Category Archives: Budget recipes

Crazy Cake

Crazy Cake

I’m not joking – you can prep this amazingly moist chocolate cake in less than five minutes. You don’t even use a bowl.

We all want to be healthier, eat well and for less. Let us help you get started….

Posted by Plant Based on a Budget on 2012-06-03 06:53:12

Tagged: , plant based , plant , based , plant based on a budget , vegan , vegetarianism , weight loss , diet , healthy , food , recipes , crazy cake , chocolate cake , cake , wacky cake , wacky , depression cake

Peanut Butter Pie

Peanut Butter Pie

As always, if you’re interested the recipe is here.

Posted by .mariannika. on 2009-05-08 12:39:44

Tagged: , $60/Week , Cooking , Food , Eating , Eating on a Budget , MA , Art is the Handmaid of Human Good , Peanut Butter Pie , Alton Brown , Good Eats , Food Network , Gist , Birthday , Birthday Dinner , Yum

The Awfully Bad Guide to Monster Housekeeping: Food & Recipes

The Awfully Bad Guide to Monster Housekeeping: Food & Recipes

This volume of the Awfully Bad Guide to Monster Housekeeping feature failsafe recipes for keeping a hungry monster happy, but more importantly, full. Delicious menus, disgusting dishes – this book has them all.

Written by children from Burbage and St Monica’s Primary Schools, with help from poets Naomi Woddis and Polarbear, and illustrations by Hannah Shaw and Katie Cleminson. Chapters include: Shopping on a Monster Budget, Real Life Monster Munching, Most Disgusting Recipes for Special Occasions and Etiquette Guidance as well as activities for the brave reader to try.

Suitable for readers age 9+

Available priced £3 from

Posted by ministryofstories on 2011-10-27 09:54:10




check out the recipe!

Posted by The World at Table on 2012-06-28 14:42:15

Tagged: , homemade , pasta , theworldattable , silvia , patalano , whole , wheat , white , flour , semolina , roller , pin , set , dog , beagle , process , easy , budget , photography , porn , food , recipe , cutting board , setting

Apricot Jam Captures a Fleeting Taste of Summer

Apricot Jam Captures a Fleeting Taste of Summer

By Sandy Hu
When our boys were young, Steve and I used to do some home canning in the kitchen of our two-bedroom condominium in San Francisco. We did it for the cost savings.

Paying tuition at the French-American International School for our two boys and funding their extra-curricular activities meant that going home to Hawaii was a stretch for us. And, a trip home always involved taking food gifts to family and friends, following the Japanese custom of gifting, omiyage. One way we could ease the budget was to make some of the omiyage ourselves.

So in the summer, we canned. The canning pot and racks, and the canning jars and lids were fairly inexpensive and we could make gifts in quantity. From Bay Area farmers we bought a bounty of peaches for jam and apples for chutney. We cooked the batches, sterilized the jars and as one of us filled the jars, the other cleaned the tops, screwed the lids and settled the jars in the hot water bath. Once you get into the hang of it, it’s really not hard, nor especially time-consuming.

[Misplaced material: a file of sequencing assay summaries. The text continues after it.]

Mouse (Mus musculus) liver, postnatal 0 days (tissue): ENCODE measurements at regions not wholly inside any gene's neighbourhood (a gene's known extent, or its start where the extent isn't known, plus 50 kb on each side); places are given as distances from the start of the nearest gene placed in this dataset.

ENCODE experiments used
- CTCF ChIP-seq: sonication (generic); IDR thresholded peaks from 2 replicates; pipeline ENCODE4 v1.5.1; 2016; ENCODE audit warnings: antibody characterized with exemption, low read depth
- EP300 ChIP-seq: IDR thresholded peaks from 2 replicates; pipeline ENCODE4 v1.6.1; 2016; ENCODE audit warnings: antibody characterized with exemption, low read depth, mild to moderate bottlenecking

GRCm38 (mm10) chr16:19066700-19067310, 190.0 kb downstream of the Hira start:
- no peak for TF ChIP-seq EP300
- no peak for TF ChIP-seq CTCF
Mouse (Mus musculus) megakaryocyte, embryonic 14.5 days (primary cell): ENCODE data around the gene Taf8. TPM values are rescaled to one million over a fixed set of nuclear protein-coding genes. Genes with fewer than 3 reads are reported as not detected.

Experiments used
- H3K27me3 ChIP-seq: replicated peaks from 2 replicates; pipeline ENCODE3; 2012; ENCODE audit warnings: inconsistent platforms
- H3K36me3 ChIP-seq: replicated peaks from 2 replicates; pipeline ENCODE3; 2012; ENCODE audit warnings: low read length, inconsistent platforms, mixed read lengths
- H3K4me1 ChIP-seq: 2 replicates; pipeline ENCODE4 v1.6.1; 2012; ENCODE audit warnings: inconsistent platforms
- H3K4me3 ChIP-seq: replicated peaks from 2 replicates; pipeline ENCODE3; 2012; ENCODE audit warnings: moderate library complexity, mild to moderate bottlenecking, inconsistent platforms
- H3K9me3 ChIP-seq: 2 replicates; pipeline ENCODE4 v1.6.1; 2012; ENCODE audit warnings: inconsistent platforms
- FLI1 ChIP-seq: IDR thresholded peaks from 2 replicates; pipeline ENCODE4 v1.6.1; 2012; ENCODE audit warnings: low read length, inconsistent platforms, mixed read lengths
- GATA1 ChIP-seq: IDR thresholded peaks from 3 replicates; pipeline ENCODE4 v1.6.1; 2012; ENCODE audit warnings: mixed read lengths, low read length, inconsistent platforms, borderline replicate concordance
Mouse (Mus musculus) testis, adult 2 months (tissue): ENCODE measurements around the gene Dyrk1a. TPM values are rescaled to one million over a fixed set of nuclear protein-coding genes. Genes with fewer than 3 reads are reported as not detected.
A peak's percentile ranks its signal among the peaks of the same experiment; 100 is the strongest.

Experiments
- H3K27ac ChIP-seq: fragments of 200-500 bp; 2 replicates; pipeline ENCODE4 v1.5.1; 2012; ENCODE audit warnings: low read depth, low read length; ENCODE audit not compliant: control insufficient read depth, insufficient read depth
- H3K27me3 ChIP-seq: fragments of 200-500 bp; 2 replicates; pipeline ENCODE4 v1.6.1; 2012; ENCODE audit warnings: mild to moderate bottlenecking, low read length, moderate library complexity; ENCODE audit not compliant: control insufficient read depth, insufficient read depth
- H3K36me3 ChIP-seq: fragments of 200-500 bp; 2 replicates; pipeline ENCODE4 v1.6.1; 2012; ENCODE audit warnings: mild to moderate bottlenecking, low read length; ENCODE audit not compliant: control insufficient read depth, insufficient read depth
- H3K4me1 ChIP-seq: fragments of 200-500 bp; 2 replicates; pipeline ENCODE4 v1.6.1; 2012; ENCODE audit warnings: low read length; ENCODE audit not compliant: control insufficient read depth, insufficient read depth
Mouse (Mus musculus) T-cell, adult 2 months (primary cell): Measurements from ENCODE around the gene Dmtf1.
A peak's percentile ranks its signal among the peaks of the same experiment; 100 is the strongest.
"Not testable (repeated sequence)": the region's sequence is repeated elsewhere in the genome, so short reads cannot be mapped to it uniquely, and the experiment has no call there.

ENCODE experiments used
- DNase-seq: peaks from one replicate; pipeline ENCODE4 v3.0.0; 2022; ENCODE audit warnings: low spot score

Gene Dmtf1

It’s been a long time since we did any canning. I’m sure the equipment is in the garage somewhere. And maybe one day we’ll return to it – this time, for fun. Homemade jams are especially nice as a hostess gift around Christmastime, capturing the fresh taste of summer.

We continue to make jams to celebrate the wonderful summer fruit we are blessed with in the Bay Area. Steve makes apricot jam and I make strawberry. But instead of canning, we just keep our jams refrigerated, where they have a short life of a few weeks; we freeze what we won’t be able to consume to defrost and enjoy through the winter.

If you want to learn to can, there are many how-to-can websites, including the Ball website, providing comprehensive instructions.

Here’s Steve’s favorite jam recipe. Steve is an ardent fan of Susan Loomis and loves her book, On Rue Tatin.

Miche’s Apricot Jam – La Confiture d’Abricot de Miche

3 pounds (1-1/2 kg) apricots, pitted and quartered
3 cups (600g) granulated sugar

Place the apricots and the sugar in a non-reactive pan or bowl, stir, cover and let macerate for at least 12 hours.
Transfer the fruit and sugar to a large, heavy saucepan and bring to a boil over medium-high heat. Reduce the heat so the mixture is boiling merrily and cook for 10 minutes, stirring occasionally. Remove from the heat and ladle the jam into sterilized canning jars, leaving 1/4-inch headroom. Seal according to the jar manufacturer’s instructions.

Yields about 10 cups (2-½ liters)

From the book, On Rue Tatin: Living and Cooking in a French Town, by Susan Hermann Loomis, published by Broadway (April 30, 2002)

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Posted by Special Fork on 2011-09-12 20:42:50

Tagged: , home canning , apricots , jam , apricot jam Susan Loomis , On Rue Tatin , Ball canning instructions , Inside Special Fork , Sandy Hu , Special Fork , recipes , recipe , mobile recipe website